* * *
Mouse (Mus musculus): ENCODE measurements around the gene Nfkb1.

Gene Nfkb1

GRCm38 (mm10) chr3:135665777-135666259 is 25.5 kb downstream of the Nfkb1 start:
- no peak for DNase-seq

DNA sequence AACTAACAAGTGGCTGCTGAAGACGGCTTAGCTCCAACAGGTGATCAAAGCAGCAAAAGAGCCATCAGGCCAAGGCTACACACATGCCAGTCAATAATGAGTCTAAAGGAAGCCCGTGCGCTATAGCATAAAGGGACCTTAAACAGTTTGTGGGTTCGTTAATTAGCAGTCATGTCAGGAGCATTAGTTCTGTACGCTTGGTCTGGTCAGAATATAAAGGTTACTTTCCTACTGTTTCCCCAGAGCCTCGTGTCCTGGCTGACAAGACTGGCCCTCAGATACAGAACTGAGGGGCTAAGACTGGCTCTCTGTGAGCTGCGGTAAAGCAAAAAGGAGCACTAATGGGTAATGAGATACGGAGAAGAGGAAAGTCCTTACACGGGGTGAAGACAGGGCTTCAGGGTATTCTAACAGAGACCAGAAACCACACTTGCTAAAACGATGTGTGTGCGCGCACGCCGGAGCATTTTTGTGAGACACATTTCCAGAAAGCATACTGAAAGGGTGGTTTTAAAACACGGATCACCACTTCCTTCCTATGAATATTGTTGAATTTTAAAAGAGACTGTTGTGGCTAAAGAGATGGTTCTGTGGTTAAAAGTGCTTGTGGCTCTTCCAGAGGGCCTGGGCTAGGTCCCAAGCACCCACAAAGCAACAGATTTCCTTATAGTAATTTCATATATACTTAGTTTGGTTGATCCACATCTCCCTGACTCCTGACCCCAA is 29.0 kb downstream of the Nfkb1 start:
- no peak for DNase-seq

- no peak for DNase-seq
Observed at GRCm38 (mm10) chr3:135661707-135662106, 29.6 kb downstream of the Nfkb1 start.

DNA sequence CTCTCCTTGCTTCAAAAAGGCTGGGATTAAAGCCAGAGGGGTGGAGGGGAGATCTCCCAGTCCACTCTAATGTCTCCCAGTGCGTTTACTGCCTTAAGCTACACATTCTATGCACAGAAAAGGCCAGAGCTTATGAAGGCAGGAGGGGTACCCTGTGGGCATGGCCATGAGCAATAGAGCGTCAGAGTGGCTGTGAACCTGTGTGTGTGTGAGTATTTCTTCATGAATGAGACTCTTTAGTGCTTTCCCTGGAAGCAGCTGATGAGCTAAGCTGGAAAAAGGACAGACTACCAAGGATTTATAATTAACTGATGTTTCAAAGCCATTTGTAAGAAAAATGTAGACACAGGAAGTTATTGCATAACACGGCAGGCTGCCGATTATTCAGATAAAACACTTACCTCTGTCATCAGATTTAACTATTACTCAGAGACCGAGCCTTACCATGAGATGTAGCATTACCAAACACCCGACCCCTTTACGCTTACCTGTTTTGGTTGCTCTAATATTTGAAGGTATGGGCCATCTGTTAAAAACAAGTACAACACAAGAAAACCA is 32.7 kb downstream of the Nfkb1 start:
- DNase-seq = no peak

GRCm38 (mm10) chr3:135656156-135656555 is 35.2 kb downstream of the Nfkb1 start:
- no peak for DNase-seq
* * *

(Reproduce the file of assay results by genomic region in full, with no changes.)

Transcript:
Mouse (Mus musculus): ENCODE measurements around the gene Nfkb1.

Gene Nfkb1

GRCm38 (mm10) chr3:135665777-135666259 is 25.5 kb downstream of the Nfkb1 start:
- no peak for DNase-seq

DNA sequence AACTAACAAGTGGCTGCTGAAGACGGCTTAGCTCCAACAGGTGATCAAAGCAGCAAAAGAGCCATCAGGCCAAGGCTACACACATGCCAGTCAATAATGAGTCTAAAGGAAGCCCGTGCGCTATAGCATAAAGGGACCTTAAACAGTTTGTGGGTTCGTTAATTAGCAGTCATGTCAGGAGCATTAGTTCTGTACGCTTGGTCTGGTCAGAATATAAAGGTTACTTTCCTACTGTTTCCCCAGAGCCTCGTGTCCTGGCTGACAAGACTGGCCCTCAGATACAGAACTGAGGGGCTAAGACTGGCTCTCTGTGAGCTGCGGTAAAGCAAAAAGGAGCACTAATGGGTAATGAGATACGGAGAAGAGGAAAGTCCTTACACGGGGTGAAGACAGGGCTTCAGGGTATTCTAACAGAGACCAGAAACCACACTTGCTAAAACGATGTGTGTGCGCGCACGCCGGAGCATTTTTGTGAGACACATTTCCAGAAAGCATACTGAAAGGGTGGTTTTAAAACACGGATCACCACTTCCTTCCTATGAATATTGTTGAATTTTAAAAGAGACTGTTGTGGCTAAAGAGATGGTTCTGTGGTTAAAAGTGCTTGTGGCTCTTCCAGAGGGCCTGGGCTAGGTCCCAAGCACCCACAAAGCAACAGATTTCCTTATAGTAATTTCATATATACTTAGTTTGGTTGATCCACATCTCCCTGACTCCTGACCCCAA is 29.0 kb downstream of the Nfkb1 start:
- no peak for DNase-seq

- no peak for DNase-seq
Observed at GRCm38 (mm10) chr3:135661707-135662106, 29.6 kb downstream of the Nfkb1 start.

DNA sequence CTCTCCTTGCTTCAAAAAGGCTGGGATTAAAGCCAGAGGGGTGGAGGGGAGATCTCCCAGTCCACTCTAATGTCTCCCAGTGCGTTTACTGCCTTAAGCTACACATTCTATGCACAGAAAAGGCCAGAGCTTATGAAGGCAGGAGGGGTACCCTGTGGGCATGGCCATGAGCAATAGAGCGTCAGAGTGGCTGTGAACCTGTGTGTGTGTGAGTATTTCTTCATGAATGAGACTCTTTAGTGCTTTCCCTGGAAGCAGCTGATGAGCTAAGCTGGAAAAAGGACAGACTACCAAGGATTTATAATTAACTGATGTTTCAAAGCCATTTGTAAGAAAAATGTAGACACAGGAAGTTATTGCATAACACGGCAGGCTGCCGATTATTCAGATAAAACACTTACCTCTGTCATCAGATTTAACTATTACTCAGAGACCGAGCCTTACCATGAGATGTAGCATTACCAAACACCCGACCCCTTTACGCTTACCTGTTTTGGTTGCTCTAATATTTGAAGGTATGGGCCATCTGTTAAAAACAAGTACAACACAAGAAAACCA is 32.7 kb downstream of the Nfkb1 start:
- DNase-seq = no peak

GRCm38 (mm10) chr3:135656156-135656555 is 35.2 kb downstream of the Nfkb1 start:
- no peak for DNase-seq